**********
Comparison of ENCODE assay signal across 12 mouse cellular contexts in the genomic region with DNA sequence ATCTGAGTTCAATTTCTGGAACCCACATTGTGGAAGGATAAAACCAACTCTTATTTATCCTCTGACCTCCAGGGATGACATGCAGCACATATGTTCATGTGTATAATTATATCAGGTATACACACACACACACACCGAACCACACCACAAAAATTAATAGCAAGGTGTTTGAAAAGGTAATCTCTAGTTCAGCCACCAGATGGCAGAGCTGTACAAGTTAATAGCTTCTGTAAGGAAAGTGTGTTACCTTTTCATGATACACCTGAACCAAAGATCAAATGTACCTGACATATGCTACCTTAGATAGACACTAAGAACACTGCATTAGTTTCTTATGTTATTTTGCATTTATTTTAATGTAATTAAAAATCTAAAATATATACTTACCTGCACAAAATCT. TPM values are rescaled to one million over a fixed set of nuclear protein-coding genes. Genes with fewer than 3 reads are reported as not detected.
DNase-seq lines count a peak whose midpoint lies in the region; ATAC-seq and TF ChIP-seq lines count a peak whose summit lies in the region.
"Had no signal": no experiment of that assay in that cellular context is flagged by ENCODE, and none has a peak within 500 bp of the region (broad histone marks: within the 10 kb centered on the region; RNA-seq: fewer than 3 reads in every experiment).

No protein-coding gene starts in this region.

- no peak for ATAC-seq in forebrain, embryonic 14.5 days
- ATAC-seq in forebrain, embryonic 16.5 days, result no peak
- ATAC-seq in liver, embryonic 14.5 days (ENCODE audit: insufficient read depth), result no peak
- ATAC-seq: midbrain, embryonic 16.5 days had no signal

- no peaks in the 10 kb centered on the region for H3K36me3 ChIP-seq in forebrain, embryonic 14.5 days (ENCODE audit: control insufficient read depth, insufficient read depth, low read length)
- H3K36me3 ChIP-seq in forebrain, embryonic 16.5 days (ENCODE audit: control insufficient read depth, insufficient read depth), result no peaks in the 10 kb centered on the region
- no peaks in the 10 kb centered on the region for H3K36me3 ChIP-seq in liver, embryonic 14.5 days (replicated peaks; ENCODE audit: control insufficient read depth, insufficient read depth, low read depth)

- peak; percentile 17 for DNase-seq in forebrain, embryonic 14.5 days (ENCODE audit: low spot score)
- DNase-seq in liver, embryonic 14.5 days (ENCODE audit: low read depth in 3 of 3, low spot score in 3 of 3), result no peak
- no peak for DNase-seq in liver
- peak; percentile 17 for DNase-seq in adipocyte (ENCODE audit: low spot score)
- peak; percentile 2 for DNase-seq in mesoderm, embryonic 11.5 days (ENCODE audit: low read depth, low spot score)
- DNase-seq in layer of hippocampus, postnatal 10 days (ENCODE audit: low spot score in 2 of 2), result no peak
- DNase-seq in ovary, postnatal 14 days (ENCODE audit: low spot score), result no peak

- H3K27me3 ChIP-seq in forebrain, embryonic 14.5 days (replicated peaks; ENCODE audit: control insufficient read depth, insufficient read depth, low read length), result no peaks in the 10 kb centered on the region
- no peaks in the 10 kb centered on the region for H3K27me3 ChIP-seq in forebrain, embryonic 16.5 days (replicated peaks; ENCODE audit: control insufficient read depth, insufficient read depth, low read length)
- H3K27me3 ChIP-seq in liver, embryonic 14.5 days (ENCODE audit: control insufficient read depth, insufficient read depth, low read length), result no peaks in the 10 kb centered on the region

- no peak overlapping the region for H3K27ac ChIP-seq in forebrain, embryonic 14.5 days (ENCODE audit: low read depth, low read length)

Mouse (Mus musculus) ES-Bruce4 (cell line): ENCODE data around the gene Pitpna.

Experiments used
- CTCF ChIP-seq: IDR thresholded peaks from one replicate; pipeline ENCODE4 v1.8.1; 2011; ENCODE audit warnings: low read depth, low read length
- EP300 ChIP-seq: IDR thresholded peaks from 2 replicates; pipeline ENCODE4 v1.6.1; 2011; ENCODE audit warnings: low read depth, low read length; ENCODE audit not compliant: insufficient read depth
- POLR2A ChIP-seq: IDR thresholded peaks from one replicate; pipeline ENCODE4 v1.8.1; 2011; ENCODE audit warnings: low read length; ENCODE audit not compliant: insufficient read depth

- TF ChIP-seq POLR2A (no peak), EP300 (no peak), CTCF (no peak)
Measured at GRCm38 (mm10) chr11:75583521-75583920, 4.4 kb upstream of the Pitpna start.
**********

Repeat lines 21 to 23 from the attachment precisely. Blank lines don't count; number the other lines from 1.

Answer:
- H3K27me3 ChIP-seq in liver, embryonic 14.5 days (ENCODE audit: control insufficient read depth, insufficient read depth, low read length), result no peaks in the 10 kb centered on the region

- no peak overlapping the region for H3K27ac ChIP-seq in forebrain, embryonic 14.5 days (ENCODE audit: low read depth, low read length)

Mouse (Mus musculus) ES-Bruce4 (cell line): ENCODE data around the gene Pitpna.